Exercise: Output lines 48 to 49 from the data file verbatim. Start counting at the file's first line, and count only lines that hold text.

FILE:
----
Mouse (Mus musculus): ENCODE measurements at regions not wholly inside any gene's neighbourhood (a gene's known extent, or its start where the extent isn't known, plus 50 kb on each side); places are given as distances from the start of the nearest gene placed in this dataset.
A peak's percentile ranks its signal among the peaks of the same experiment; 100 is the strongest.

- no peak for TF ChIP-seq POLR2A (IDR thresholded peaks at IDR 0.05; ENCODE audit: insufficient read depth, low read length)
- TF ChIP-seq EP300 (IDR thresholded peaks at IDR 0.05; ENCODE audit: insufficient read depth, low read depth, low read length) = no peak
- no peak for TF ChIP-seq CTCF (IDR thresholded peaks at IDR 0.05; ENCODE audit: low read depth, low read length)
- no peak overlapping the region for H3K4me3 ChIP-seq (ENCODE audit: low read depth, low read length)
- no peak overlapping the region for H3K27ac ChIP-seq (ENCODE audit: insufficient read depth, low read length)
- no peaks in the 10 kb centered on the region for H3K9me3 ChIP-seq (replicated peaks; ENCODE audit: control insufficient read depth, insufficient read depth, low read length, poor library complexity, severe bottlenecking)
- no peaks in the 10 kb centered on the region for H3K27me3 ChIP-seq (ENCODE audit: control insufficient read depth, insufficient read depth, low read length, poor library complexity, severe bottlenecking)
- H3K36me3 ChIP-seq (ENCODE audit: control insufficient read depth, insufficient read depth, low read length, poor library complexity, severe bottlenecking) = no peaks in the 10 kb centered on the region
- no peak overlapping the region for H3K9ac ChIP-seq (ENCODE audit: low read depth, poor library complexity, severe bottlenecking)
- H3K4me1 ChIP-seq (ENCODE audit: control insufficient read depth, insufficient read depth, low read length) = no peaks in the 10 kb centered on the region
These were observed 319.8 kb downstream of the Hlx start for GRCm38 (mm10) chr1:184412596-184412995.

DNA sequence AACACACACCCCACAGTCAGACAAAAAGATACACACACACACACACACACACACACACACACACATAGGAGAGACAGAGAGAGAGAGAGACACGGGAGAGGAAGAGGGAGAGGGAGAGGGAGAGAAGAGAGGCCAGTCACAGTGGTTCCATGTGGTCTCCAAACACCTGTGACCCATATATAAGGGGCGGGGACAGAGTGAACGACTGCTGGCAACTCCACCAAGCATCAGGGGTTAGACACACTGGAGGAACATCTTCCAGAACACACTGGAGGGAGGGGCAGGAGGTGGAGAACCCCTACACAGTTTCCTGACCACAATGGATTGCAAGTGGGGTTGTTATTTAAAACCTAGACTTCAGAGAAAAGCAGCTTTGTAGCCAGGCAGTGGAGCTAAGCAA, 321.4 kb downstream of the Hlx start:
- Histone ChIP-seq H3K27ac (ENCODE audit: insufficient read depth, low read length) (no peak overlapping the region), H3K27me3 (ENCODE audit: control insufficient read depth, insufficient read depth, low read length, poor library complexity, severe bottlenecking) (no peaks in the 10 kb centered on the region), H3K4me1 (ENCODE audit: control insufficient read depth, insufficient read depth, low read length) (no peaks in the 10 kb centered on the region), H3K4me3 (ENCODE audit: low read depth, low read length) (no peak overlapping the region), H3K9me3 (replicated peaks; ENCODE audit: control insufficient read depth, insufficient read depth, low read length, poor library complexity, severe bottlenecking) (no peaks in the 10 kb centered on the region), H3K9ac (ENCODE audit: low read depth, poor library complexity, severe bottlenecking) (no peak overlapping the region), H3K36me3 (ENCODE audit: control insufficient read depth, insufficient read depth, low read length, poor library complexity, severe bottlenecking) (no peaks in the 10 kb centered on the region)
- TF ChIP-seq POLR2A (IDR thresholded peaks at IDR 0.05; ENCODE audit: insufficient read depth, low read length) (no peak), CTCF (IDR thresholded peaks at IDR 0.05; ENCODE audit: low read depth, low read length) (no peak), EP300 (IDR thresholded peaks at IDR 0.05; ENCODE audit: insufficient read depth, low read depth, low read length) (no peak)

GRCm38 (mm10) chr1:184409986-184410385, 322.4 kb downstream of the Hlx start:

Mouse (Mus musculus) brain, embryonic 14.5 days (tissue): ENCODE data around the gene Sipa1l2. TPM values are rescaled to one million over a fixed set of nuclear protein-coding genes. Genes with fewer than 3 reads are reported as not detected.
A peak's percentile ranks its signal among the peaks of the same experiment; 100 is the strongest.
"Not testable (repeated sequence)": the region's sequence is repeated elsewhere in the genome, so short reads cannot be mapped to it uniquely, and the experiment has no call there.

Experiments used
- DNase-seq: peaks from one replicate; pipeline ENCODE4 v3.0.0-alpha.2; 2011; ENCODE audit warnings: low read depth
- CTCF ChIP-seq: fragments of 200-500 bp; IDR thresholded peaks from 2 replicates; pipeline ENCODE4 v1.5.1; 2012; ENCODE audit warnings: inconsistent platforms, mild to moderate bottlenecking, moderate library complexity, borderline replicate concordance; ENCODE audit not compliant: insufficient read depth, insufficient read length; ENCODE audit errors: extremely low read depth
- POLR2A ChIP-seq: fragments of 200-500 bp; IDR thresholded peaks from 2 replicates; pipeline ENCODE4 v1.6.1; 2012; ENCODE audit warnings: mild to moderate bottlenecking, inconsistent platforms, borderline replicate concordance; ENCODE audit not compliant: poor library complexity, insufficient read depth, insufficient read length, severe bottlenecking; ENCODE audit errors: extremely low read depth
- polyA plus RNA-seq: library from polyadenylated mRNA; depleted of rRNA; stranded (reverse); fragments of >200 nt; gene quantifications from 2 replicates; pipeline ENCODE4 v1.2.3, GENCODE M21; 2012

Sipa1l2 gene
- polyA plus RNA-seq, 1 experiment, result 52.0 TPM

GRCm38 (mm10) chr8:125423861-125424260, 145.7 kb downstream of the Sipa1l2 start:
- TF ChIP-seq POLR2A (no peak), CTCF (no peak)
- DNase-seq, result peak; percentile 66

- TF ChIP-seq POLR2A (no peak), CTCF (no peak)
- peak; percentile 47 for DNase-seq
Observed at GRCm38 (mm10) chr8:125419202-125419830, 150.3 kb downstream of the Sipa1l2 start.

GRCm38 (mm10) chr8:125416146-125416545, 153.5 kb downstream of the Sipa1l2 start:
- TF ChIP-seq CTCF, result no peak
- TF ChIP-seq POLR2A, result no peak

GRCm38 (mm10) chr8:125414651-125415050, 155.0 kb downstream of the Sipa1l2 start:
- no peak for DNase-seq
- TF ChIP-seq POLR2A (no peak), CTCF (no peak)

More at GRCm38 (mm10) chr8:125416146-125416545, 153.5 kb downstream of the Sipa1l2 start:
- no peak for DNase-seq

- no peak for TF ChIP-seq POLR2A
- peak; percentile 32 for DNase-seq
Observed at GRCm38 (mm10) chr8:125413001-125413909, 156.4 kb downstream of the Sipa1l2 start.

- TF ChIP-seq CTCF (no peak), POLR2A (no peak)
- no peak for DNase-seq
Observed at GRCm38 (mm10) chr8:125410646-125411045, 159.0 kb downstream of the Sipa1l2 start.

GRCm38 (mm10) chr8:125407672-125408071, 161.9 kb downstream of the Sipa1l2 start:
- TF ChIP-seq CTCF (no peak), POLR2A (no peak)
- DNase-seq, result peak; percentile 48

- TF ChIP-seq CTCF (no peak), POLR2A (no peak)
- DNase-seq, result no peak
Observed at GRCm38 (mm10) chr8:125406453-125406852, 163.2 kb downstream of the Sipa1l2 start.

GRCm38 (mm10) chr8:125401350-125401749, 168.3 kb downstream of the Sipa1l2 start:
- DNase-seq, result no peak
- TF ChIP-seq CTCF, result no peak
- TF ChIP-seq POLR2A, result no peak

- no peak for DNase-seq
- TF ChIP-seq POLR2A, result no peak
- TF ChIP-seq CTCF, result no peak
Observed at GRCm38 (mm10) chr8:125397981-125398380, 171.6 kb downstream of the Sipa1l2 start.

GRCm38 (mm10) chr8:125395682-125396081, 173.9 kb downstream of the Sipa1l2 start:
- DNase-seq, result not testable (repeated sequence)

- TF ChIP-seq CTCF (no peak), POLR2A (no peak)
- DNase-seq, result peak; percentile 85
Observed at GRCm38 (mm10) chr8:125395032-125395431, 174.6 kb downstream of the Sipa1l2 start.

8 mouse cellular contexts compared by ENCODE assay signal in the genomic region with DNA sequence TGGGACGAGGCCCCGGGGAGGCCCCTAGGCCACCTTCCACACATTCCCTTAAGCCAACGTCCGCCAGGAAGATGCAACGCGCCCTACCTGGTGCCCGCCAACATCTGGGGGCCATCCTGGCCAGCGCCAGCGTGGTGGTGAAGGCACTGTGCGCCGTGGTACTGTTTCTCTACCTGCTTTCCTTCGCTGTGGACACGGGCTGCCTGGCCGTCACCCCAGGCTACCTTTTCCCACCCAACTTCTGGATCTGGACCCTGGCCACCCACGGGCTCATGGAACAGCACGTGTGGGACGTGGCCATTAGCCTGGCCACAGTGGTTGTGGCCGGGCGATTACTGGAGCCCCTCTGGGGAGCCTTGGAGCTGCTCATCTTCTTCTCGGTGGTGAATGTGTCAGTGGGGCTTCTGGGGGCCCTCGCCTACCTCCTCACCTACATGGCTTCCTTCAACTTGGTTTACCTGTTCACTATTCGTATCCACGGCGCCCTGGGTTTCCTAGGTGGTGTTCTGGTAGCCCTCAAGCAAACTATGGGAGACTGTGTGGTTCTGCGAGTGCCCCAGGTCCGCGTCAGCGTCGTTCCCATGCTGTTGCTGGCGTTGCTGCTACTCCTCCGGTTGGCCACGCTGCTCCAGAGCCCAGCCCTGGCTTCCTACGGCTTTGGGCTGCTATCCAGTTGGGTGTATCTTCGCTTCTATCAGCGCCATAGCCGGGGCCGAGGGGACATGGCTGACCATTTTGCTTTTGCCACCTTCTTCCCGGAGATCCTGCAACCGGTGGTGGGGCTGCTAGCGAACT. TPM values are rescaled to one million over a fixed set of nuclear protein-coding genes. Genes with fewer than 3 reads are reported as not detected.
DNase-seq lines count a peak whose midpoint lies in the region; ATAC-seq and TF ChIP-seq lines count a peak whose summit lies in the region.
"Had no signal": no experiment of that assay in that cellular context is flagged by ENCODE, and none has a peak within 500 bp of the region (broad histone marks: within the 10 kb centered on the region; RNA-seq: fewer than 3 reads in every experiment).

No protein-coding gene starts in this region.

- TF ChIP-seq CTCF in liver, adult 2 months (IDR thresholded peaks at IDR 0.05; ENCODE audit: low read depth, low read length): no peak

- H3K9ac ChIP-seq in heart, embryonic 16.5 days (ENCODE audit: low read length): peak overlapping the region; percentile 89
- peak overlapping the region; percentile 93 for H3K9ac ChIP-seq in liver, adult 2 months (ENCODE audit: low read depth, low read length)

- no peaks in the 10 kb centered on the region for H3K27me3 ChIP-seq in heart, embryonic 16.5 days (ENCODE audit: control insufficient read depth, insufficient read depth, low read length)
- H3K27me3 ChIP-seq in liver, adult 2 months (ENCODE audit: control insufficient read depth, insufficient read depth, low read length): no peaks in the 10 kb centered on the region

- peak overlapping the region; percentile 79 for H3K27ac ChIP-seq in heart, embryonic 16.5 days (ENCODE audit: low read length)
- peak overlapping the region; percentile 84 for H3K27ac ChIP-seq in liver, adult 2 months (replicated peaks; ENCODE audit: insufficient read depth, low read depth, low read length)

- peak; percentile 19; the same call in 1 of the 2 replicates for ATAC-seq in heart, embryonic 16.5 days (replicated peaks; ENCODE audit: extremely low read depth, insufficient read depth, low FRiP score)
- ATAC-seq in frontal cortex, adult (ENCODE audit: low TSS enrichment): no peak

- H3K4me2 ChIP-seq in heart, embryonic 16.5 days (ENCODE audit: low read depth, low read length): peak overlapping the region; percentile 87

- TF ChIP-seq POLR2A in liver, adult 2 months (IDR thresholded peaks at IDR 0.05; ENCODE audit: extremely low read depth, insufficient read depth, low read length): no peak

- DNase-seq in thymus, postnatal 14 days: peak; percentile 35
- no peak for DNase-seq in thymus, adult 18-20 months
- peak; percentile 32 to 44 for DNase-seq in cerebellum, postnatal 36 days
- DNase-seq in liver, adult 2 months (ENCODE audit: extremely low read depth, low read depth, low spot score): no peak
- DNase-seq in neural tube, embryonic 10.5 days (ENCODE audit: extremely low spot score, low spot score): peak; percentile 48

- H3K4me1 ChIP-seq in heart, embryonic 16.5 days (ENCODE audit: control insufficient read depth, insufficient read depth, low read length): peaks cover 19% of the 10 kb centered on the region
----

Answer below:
GRCm38 (mm10) chr8:125407672-125408071, 161.9 kb downstream of the Sipa1l2 start:
- TF ChIP-seq CTCF (no peak), POLR2A (no peak)